The report, called "DyingSocial: Deals To Die For," alleges how LivingSocial, by continuing to offer such deals, is choosing to profit from "an unambiguous and well-documented threat to public safety."
The advocacy groups argue that LivingSocial has become a marketing arm for the gun industry.
The deals in question offer LivingSocial users the opportunity to drink alcohol and fire weapons in the same outing. Here's an example from Chicago:
"In the wake of Newtown, I'd like to know how the people who own or work for LivingSocial can justify profiting from the packaging of AK-47 shooting sprees with an evening of bourbon shots," said CREDO's political director, Becky Bond, in a statement.
Andrew Weinstein, the chief spokesperson for LivingSocial, defended the online deal platform on Friday, outlining the company's policy of turning away any individuals who have consumed alcohol or drugs before the gun portion of the event.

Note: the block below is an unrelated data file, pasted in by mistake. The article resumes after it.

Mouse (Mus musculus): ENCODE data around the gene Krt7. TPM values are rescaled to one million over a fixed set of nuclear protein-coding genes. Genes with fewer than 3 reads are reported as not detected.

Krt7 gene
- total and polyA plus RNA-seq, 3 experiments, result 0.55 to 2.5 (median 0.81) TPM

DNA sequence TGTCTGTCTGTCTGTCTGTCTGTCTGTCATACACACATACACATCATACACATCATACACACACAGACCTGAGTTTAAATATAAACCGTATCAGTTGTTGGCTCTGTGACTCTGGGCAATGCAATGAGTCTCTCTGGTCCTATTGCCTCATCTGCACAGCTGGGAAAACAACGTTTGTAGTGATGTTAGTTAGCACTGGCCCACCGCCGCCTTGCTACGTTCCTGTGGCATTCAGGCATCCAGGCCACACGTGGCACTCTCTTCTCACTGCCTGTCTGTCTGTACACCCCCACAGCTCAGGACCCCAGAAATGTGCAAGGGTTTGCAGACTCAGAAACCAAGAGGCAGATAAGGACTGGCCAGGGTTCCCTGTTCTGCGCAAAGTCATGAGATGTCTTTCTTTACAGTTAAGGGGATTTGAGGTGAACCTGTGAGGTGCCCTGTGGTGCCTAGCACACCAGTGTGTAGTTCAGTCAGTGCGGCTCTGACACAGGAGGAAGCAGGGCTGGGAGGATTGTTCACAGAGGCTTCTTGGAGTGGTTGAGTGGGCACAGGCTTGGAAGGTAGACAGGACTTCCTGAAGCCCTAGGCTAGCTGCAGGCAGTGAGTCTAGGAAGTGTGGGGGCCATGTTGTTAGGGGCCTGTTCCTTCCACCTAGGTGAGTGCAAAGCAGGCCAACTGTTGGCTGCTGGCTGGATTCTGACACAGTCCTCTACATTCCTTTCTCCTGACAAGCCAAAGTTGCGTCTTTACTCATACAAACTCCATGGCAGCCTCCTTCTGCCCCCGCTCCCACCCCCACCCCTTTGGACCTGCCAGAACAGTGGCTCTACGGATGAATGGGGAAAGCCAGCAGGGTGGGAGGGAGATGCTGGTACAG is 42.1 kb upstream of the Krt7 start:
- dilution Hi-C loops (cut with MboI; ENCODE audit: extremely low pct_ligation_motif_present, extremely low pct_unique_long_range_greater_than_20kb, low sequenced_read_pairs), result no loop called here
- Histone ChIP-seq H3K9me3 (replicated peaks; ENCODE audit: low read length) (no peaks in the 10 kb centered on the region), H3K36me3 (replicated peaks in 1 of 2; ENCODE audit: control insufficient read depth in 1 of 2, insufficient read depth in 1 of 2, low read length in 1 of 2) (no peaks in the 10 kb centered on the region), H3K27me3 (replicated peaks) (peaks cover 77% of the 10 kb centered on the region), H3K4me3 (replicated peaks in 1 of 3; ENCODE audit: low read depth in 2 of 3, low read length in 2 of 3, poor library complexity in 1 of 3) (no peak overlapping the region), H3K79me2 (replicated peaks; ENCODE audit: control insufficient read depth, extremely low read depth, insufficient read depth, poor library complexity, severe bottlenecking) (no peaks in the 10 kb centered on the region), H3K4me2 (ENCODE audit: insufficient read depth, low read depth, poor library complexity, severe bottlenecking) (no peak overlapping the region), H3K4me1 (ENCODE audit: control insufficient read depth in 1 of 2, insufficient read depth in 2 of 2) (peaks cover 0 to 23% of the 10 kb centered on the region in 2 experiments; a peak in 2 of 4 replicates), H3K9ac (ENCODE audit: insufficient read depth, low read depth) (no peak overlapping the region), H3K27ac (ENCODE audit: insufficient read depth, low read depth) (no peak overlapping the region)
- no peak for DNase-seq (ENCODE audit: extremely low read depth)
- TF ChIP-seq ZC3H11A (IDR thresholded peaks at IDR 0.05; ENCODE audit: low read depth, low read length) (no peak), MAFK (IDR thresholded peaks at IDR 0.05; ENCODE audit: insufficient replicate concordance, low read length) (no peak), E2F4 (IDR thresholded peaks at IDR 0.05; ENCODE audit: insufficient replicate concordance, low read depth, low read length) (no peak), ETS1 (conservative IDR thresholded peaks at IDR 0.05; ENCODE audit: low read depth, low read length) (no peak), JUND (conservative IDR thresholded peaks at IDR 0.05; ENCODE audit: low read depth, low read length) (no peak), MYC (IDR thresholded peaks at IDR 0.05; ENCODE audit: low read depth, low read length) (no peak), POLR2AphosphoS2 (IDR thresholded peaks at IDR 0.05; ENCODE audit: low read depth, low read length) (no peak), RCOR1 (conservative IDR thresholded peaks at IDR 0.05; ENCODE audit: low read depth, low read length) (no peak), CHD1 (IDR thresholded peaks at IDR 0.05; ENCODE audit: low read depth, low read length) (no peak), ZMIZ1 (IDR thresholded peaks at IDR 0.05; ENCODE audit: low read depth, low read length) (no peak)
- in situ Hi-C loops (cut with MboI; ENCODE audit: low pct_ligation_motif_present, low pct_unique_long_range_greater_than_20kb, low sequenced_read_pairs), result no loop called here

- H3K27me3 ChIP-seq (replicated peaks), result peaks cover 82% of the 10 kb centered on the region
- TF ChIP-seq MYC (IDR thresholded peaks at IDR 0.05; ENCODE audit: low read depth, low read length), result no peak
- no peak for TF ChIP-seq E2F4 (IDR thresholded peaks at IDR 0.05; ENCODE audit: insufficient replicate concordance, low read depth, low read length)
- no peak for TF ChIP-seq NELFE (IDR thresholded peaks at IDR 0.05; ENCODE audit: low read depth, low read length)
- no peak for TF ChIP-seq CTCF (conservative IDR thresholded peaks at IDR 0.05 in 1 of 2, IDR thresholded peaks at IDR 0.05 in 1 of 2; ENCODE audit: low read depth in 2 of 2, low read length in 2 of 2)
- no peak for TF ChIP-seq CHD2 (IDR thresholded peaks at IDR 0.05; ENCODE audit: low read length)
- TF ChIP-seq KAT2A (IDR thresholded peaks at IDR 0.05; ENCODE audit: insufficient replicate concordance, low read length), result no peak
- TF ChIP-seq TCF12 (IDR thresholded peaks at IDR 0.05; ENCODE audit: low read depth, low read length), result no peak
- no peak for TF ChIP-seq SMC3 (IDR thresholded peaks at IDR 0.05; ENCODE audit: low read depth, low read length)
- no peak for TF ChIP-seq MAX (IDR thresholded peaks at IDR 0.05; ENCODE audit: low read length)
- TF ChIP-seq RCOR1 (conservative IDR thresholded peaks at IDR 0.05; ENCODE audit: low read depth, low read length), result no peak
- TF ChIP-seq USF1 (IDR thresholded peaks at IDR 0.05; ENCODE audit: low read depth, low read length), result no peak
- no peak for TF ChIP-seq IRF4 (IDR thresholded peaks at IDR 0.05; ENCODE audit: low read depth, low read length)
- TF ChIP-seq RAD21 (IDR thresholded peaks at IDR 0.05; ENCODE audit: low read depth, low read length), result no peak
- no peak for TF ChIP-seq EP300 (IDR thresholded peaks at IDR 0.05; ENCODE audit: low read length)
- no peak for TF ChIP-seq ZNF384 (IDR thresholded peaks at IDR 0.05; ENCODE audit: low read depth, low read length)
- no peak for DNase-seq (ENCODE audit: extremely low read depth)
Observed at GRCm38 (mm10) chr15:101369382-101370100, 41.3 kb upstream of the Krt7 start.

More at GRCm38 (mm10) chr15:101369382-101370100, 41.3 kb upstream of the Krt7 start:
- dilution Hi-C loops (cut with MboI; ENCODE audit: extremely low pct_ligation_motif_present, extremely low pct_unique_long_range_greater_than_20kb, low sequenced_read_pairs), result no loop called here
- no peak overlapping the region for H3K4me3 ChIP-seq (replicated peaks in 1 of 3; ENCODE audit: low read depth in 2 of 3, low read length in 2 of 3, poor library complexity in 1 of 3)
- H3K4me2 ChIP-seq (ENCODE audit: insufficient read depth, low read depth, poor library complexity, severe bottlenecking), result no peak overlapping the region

Here's another example from the LivingSocial site:
LivingSocial's stance is especially controversial in light of Groupon's decision in January to cancel all gun-related deals until further notice. Groupon CEO Andrew Mason was reportedly behind the action. Groupon is LivingSocial's top competitor in deal-of-the-day online offerings.
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